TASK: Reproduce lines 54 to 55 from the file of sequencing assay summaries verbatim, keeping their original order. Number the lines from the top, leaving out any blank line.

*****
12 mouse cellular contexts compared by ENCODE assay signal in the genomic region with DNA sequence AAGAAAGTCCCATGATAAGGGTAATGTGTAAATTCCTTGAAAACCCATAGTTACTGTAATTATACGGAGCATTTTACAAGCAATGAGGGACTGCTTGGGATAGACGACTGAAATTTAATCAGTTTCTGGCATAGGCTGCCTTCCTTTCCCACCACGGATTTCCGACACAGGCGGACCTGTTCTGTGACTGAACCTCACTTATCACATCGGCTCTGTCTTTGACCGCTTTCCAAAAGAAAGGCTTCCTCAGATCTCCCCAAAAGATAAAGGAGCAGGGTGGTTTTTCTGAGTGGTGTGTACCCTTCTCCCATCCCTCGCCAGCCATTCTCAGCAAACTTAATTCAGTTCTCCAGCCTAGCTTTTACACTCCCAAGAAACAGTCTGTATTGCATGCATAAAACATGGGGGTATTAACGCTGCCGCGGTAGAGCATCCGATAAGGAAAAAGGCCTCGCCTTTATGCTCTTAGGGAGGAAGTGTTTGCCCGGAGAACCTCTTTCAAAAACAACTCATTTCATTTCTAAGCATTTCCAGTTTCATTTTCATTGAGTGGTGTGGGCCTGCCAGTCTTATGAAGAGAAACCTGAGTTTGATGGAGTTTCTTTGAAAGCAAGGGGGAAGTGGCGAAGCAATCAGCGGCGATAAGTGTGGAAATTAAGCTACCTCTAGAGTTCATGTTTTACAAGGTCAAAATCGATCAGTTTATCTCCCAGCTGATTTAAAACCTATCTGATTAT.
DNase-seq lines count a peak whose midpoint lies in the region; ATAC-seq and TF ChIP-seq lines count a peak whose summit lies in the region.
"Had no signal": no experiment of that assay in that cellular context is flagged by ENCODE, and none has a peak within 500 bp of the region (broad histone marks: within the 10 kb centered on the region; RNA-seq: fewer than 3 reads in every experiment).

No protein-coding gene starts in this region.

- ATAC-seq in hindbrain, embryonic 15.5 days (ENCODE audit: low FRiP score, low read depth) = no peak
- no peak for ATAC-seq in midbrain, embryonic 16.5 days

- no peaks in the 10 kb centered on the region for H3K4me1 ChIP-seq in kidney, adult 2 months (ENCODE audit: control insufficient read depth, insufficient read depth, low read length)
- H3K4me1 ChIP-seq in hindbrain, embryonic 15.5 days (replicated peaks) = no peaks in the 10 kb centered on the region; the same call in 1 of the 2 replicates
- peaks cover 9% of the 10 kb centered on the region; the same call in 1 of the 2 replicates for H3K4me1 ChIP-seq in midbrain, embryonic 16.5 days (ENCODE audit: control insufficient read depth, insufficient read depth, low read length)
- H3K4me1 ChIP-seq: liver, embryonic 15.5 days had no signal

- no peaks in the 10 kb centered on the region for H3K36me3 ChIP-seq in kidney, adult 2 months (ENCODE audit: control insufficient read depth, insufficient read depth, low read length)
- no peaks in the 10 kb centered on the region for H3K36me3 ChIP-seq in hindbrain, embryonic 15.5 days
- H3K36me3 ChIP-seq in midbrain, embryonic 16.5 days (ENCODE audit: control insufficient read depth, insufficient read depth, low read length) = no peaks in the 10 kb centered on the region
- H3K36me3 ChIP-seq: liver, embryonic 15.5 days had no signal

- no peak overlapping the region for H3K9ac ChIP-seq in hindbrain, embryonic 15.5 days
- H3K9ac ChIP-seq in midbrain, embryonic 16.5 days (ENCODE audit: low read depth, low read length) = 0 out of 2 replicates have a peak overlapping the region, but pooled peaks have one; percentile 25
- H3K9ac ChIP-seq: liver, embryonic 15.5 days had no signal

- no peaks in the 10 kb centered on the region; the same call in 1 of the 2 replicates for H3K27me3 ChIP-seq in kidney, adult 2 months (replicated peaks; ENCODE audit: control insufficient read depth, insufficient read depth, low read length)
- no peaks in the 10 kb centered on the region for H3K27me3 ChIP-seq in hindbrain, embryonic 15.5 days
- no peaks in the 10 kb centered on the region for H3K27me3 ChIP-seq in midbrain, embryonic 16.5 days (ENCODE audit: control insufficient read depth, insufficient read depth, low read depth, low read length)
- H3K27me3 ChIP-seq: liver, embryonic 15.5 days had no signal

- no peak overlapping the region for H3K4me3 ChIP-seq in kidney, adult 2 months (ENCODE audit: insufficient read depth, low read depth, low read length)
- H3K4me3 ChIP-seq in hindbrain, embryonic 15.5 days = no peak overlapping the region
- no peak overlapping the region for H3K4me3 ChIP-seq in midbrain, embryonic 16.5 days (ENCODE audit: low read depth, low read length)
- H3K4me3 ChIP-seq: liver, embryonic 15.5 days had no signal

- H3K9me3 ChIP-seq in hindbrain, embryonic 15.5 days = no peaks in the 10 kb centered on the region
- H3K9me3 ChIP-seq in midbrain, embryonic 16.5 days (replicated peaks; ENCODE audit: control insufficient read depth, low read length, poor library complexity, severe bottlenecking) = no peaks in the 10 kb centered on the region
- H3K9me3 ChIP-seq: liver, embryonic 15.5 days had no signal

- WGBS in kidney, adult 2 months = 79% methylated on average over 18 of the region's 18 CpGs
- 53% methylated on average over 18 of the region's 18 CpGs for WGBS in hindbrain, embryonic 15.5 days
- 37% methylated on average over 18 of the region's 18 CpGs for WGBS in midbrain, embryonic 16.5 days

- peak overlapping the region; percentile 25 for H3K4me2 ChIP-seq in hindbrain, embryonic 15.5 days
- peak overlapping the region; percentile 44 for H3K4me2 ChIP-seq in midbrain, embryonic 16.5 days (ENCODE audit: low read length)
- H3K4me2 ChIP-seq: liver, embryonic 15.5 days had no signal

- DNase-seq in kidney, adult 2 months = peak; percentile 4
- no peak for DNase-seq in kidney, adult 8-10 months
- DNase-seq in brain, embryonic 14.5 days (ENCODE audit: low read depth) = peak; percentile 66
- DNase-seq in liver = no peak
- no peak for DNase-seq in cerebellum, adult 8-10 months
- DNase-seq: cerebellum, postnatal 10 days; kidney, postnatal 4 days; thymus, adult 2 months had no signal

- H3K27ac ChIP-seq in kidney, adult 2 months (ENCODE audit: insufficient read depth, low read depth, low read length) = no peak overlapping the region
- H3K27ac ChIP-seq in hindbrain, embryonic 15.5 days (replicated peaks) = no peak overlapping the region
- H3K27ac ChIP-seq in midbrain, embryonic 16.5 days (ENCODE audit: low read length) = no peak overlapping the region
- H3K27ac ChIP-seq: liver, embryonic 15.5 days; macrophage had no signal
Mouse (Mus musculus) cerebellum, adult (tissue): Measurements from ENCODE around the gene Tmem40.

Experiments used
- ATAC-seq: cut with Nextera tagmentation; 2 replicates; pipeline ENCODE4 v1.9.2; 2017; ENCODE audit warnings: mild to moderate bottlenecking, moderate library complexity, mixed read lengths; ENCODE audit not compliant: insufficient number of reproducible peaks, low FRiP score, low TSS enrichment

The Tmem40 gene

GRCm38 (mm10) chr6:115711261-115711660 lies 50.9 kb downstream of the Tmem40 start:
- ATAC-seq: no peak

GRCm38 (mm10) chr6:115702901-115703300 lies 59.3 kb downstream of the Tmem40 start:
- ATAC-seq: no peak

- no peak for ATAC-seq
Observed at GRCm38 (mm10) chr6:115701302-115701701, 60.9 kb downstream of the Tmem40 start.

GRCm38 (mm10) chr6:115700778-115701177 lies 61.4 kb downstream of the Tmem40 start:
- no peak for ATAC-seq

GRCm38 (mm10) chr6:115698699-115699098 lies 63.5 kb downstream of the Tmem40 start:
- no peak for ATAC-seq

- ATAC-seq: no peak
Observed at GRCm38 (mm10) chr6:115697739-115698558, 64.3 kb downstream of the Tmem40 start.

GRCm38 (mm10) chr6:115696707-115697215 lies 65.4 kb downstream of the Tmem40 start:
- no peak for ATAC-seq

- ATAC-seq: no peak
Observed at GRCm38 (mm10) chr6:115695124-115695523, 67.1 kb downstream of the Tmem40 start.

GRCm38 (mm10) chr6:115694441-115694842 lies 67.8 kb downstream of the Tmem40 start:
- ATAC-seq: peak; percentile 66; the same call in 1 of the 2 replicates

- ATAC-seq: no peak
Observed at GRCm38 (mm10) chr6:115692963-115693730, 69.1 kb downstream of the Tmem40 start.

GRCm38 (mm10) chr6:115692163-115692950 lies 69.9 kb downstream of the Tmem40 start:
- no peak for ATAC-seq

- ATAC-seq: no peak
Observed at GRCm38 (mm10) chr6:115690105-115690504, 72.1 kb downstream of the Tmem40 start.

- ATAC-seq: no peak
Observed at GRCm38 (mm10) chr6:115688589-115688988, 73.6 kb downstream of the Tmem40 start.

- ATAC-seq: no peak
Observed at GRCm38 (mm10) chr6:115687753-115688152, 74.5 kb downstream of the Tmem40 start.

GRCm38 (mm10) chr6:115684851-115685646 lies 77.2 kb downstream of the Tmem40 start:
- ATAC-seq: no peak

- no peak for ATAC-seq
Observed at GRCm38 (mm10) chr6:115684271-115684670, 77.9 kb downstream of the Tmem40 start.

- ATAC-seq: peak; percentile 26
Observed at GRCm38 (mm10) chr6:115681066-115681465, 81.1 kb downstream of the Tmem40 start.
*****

Observed at GRCm38 (mm10) chr6:115701302-115701701, 60.9 kb downstream of the Tmem40 start.

GRCm38 (mm10) chr6:115700778-115701177 lies 61.4 kb downstream of the Tmem40 start: